Curating continuing studies at Emily Carr University of Art + Design
Sadira Rodrigues is the Director of Continuing Studies at Emily Carr University of Art + Design. She is an art historian and curator with a masters degree from UBC.
Sadira started her career at the Vancouver International Centre for Contemporary Asian Art, where she was the first curator in residence.
She continued her career in the art world at the Vancouver Art Gallery where she led the Fuse program for a few years.
"I was teaching at Emily Carr and remember seeing the job posting for a Continuing Studies Director. A friend of mine kept encouraging me to apply for the position but I never thought I would get it, especially after the intimidating panel interview!" Sadira laughs.
But Sadira did get the position and she has spent the last few years re-vamping the Continuing Studies department, and with great success.
Sadira is a born leader; she's full of contagious energy, positivity and a strong zest for life. "I love my life, my family, partner and work. I'm an avid gardener and I love to cook. The people I work with are my second family. But I'm not a workaholic. I believe in the importance of balance between work and life."
Sadira has a fascinating and colorful background; she was born in Zambia, grew up in Zimbabwe, India and Paraguay before ending up in Canada with her brother and parents at the age of 14.
"My mother was an adventurer and moved from India to Africa when she was 19 years old! My family is full of very strong female characters. Education and family is very important to us." Sadira had only gone to catholic boarding school for girls, so when she came to Vancouver and went to a blended high school it was a real culture shock to her.
"I was completely distracted. I couldn't get my home work done." Sadira laughs heartily. "My parents were quick to transfer me to a private girls only school within a few months."
Being such a citizen of the world, I wonder how Sadira feels, is she Canadian, Indian or African?
"I'm completely Canadian. I especially feel very Canadian when I go to India. But growing up in so many different countries at such a young, impressionable age taught me to be very empathetic and patient."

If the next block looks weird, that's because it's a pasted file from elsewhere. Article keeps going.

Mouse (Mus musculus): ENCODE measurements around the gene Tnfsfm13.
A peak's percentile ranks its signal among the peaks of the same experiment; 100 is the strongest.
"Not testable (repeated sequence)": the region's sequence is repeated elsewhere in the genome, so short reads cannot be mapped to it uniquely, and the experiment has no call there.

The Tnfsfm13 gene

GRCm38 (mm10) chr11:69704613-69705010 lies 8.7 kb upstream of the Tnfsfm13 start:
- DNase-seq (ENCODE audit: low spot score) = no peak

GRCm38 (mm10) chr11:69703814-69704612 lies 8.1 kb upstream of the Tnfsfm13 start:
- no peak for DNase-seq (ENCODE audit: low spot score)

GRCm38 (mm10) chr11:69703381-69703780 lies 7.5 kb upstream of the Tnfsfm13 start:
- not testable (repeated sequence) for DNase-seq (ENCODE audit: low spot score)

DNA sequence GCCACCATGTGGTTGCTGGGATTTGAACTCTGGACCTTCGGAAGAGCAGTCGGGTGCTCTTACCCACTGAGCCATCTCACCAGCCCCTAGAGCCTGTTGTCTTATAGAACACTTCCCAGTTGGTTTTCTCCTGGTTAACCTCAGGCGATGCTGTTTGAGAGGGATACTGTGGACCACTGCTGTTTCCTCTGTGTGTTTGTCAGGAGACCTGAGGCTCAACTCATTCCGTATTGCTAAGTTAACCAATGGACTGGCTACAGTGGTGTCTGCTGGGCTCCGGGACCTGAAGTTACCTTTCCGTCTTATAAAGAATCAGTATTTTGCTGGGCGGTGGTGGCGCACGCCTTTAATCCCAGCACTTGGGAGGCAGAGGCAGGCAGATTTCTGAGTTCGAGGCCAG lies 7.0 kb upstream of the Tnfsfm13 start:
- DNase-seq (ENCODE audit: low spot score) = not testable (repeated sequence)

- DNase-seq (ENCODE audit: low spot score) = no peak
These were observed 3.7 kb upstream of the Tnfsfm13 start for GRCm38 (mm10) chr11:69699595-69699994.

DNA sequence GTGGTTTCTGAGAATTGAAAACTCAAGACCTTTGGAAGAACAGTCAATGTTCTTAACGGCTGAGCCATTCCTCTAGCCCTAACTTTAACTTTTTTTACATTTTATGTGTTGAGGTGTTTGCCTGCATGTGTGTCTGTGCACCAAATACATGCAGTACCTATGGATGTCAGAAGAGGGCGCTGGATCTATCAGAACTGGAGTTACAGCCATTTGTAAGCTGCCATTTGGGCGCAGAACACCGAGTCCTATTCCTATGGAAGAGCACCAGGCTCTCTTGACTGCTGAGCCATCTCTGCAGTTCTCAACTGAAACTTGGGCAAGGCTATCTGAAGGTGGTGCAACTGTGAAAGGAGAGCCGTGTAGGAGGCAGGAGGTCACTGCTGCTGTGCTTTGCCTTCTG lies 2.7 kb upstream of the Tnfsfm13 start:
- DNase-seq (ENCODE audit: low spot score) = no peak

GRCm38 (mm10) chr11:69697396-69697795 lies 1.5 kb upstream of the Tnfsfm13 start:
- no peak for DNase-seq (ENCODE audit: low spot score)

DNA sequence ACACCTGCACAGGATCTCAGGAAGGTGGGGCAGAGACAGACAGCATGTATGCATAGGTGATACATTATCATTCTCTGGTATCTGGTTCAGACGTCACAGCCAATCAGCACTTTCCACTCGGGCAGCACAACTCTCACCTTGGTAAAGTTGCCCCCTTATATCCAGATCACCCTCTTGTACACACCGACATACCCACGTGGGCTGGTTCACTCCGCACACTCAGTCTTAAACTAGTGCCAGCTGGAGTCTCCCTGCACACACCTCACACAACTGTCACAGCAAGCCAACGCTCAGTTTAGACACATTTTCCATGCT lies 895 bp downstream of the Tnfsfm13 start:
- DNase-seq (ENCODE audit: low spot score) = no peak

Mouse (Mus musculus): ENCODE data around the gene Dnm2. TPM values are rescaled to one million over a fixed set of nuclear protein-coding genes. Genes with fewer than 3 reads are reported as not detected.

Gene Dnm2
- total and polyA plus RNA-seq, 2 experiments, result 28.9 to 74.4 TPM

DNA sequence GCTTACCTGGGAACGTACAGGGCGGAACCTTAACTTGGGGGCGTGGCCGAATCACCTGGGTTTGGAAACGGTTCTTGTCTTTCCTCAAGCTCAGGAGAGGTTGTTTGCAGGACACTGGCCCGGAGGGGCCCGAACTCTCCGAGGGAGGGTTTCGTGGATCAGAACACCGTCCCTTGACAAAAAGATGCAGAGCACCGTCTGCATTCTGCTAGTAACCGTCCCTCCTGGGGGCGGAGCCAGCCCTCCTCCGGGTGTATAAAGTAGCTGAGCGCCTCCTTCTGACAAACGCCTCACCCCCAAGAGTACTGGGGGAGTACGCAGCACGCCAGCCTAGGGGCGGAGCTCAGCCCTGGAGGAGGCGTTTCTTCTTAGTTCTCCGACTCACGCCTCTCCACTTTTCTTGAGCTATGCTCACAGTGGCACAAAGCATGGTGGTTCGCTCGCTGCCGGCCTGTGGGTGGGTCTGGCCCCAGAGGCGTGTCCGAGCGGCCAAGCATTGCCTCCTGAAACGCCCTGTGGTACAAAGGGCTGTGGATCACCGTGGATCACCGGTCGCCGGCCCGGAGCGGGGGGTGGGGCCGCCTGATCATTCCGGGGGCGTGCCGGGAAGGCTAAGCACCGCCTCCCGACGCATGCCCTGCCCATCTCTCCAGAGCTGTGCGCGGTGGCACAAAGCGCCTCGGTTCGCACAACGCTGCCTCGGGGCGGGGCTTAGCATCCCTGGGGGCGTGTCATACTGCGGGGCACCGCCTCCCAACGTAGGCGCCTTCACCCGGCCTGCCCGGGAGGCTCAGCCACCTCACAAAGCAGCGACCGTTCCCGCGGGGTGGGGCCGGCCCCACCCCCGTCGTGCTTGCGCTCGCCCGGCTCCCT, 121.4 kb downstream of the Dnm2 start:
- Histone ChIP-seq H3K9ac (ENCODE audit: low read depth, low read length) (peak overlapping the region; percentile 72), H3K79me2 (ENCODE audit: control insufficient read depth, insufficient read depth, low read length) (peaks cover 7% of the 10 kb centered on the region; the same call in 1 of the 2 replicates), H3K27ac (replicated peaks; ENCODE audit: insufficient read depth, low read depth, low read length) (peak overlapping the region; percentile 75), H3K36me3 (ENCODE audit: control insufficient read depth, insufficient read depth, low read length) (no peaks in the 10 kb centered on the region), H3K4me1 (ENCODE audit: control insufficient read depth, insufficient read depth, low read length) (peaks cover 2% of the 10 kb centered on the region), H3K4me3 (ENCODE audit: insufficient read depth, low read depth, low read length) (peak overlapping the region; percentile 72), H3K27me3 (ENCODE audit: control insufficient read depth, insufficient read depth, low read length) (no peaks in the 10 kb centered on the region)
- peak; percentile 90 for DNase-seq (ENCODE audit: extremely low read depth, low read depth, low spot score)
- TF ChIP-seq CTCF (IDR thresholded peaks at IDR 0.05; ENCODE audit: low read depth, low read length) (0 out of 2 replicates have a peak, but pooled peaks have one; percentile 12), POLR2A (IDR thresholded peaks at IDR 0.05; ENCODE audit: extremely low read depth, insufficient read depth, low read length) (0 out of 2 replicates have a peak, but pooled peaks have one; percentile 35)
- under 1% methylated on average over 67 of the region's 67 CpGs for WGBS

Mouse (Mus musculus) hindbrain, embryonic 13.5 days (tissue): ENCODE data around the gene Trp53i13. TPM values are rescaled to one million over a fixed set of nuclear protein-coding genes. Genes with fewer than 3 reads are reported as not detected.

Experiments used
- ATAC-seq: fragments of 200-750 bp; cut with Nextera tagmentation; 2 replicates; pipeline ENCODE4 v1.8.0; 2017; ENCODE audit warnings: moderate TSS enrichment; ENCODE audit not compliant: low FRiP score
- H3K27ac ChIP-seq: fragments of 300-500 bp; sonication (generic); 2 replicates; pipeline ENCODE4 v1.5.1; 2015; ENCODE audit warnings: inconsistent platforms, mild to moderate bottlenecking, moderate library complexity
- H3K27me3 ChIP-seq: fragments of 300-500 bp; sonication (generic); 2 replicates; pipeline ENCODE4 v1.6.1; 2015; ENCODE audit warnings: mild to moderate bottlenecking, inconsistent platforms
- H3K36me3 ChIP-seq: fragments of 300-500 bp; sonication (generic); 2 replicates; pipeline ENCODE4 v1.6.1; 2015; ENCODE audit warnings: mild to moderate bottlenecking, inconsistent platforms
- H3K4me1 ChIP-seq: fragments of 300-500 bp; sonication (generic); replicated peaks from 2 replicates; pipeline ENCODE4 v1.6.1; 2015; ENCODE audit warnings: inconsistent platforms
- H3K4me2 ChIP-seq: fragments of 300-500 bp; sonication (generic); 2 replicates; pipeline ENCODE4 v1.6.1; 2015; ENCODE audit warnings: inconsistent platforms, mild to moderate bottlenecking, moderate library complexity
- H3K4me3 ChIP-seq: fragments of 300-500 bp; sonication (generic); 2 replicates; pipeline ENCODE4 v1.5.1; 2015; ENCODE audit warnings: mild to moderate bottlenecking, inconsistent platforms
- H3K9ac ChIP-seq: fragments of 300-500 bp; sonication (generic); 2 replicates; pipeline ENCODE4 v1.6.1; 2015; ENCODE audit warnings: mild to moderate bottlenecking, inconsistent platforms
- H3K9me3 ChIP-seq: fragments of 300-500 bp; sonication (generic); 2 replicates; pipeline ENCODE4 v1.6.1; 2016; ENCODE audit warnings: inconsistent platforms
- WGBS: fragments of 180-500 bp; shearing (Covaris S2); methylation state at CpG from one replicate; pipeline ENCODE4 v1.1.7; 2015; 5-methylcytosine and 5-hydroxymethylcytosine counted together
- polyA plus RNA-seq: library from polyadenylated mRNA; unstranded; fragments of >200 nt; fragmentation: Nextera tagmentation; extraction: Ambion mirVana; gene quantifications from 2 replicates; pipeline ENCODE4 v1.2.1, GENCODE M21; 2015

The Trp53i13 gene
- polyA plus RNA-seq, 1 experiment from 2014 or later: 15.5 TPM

One of Sadira's passions in life is community-based education.
"It's wonderful to be able to provide people from all walks of life access to an institution that they wouldn't have thought about going to. We work extensively with community-based organizations and we are excited to be able to provide people from downtown eastside, as well as aboriginal teens, access to a wide variety of programs.
"We also offer children of staff and faculty opportunities to part take in certain programs when there are spots available."
Sadira tells me about a turning point in her career. "Working as a Manager of Arts Programs with 2010 Legacies Now was very eye opening for me. I travelled to 52 communities around BC and took part of 3 hour workshops organized by the Community Arts Council. I met artists of all kinds, and it was an amazing experience.
"So many of these artists didn't know how to apply for funding and how to get their art noticed. My experience was mostly with urban centres and working with Legacies Now opened my eyes to the whole art community in BC."
I wonder what Sadira dreams of, and what are her plans for the future?
"I would love to live on the Sunshine coast or on a small Gulf island where I could grow my own food, and use it as a tool for education. I don't know when I would be able to do this." Sadira smiles, confidently.
"But it's so important to have dreams."